But what really burned was the knowledge that everyone in town reading it in full probably wouldn't have been enough. Mr. Morin was too slick. He knew how to deflect.

Say the station was understaffed? Mr. Morin would point out how the Callawea's operations are expanding faster than they can hire. Overworking his employees? A temporary necessity, due to aforementioned staff shortages.

They could take the stage, speak out. Who was she kidding? Ezre was the only one willing to risk her job like that right now. One disgruntled employee wasn't enough. Ezre folded.

Someone in the crowd interrupted. "Didn't this morning's paper say something about the Count running that place ragged?"

Silky smooth, Mr. Morin asked, "Can you show me these allegations? I have to know them to rebut them."

The crowd waffled. Few had seen it, and no one had a copy.

Ezre was so bent out of shape that she didn't even perk up when the atrium door opened. When she heard Mylo's name though, she skewed around in her chair.

She could barely see him over the crowd, but there he was, talking with a member of the town guard. Telepathy spells were expensive, so Ezre tried brute force. Sit here, sit here, sit here, sit here....

The guard asked, "Mr. Bract, there was supposed to be a paper this morning. Did you see it?"

"Oh, you mean this?" Mylo handed it over. Blocked by the librarian's bald head, Ezre didn't see the hand off.

Sit here sit here sit here—not that way, yes this way. Once Mylo seemed to have chosen a direction, Ezre turned back toward the podium.

Mylo found most of the end-row seats filled. The thought of asking someone to scoot over for him made Mylo uncomfortable. But then he found a familiar face, and an open seat, too.

"Hi Ezre."

"Oh, hey Mylo. I didn't see you come in."

"This seat taken?"

Yay! He chose me!

"Oh, sure, I guess you can sit here."


Ezre felt a little better. Sure, she'd lost hope of a victory tonight, but there was still the long game. And as consolation prizes went....

She allowed herself a glance. V-neck that shows some collarbone? Nice. Good shade of blue for him. And the pants that hugged his contours, those were dangerous.

Meanwhile, the guard had brought the newspaper to the Mayor, who had shoved Mr. Morin aside and gave a summary of the main article.

The member of the crowd who piped up earlier cried, "Yeah, that's the story I was reading! I put it down on my dining room table to make coffee, and when I came back the whole paper was gone!"

Ezre snapped back to reality. Eyes widening with horror, she turned toward the newspaper, which the Mayor was holding aloft for all to see. Oh no. Mylo's here. He'll see the picture—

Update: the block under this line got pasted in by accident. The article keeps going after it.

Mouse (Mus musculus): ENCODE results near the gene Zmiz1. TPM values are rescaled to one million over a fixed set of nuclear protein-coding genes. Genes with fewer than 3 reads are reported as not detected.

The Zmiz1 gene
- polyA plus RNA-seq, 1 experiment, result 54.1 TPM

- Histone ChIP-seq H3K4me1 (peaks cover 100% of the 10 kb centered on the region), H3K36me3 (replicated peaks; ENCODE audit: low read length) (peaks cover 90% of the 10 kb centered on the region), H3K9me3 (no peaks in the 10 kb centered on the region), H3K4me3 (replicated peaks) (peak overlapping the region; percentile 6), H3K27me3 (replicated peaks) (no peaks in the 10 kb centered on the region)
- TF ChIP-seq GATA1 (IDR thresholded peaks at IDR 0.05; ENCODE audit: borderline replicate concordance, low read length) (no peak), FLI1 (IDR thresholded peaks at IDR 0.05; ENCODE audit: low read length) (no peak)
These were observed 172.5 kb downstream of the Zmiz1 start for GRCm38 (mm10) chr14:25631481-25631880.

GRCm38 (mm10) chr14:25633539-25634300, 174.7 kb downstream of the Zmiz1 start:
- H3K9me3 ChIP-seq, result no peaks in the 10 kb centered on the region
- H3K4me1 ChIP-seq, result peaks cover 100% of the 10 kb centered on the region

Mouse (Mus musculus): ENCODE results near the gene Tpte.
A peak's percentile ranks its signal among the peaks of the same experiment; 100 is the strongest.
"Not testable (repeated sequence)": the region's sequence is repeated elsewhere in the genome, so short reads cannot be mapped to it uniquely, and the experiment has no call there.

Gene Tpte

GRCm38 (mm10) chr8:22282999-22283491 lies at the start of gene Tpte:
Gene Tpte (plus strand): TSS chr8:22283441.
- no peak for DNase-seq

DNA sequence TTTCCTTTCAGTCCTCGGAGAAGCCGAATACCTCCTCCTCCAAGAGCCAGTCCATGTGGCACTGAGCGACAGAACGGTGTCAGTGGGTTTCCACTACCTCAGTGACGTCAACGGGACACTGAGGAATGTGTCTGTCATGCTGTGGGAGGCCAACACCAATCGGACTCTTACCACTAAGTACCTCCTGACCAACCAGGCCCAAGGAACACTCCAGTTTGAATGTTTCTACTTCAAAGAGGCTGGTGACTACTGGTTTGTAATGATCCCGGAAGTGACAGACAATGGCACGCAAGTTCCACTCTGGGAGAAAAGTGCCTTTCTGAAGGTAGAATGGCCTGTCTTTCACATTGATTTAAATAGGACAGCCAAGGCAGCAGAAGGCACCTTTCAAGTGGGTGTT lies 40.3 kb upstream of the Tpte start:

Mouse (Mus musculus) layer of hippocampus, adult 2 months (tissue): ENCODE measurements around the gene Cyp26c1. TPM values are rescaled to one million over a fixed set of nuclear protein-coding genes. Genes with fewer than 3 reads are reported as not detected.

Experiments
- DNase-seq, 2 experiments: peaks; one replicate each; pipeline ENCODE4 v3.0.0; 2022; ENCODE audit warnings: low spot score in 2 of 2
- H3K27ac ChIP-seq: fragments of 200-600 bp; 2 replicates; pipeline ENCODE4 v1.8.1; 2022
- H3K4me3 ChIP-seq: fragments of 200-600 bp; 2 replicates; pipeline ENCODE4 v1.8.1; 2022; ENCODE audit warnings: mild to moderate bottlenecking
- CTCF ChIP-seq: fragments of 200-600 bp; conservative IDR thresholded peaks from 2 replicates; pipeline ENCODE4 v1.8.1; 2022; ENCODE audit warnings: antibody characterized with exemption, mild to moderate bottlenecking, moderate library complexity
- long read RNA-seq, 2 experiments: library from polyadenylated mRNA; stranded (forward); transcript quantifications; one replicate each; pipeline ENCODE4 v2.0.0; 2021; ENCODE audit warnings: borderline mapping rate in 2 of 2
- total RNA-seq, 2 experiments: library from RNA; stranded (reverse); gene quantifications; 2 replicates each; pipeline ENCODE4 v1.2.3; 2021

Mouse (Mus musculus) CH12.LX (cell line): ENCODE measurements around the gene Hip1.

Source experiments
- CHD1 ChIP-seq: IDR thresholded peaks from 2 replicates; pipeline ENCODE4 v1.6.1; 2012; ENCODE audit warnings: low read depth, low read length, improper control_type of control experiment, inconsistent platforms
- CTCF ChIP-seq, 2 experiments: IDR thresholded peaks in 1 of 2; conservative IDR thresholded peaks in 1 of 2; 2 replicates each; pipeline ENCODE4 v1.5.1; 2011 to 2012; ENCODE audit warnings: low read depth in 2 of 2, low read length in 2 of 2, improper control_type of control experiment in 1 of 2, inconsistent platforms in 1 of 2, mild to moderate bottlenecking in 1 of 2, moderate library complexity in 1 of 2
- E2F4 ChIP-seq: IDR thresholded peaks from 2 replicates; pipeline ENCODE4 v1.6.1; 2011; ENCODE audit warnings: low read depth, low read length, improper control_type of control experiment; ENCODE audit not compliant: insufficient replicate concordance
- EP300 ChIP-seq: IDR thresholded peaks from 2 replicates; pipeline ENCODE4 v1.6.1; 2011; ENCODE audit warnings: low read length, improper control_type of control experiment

It had been cut out.

Ezre put her hand over her heart. Was some kind soul saving her from embarrassment? Or did someone mean to blackmail her with it later? Either way, she felt safe for the moment.

More reports surfaced of newspapers being snatched, off restaurant tables, from second story balconies, out of someone's desk drawer.

And who could possibly benefit from this exposé being covered up? To the Mayor and the crowd, it was obvious.

The Mayor brought a steely gaze to bear on Mr. Morin. "I think we've heard quite enough of the Count's side of the story."

Mr. Morin's eyes went eggy with confusion. What the hell had happened? He specifically told Wilkins not to pull any stunts—an order which had clearly been followed, because they spent most of the day together scrutinizing the eidolon crystal's projection. Mr. Morin could brush off accusations of negligence, reason away alleged exploitation of his workers. But a bold cover-up? Daylight robbery? House breaking? Each of which would benefit no one but himself and his employer? All the plausible denials he'd been feeding the crowd suddenly became poison—his words conniving, a fraud most foul.

Someone had framed him, and got him good.

"But I didn't—"

"Not another word. Guards, escort Mr. Morin to his seat, or better yet: the door. I'm calling a referendum to nationalize the mana pumping station and all its associated infrastructure."

Ezre marveled at the turn around. The fact that her own desperate attempts to hide a picture from Mylo had made this victory possible wouldn't sink in for hours. When the vote wound its way over, her "aye!" was the loudest.

The Mayor's gavel came down and declared the motion passed—not unanimous, but pretty close.

Is this a dream? I could kiss Mylo and find out.

People were starting to stand and stretch.

Maybe somewhere less public, Ezre decided.

"Oh, I'm not done," the Mayor said, hooking the gavel over her shoulder. "The same person who suggested we nationalize our mana has another, more sweeping plan for Edule. But I'll let them tell you."

She looked over to the door of a conference room that branched off the atrium. "Pelgram, are you ready?"

Ataga Corliss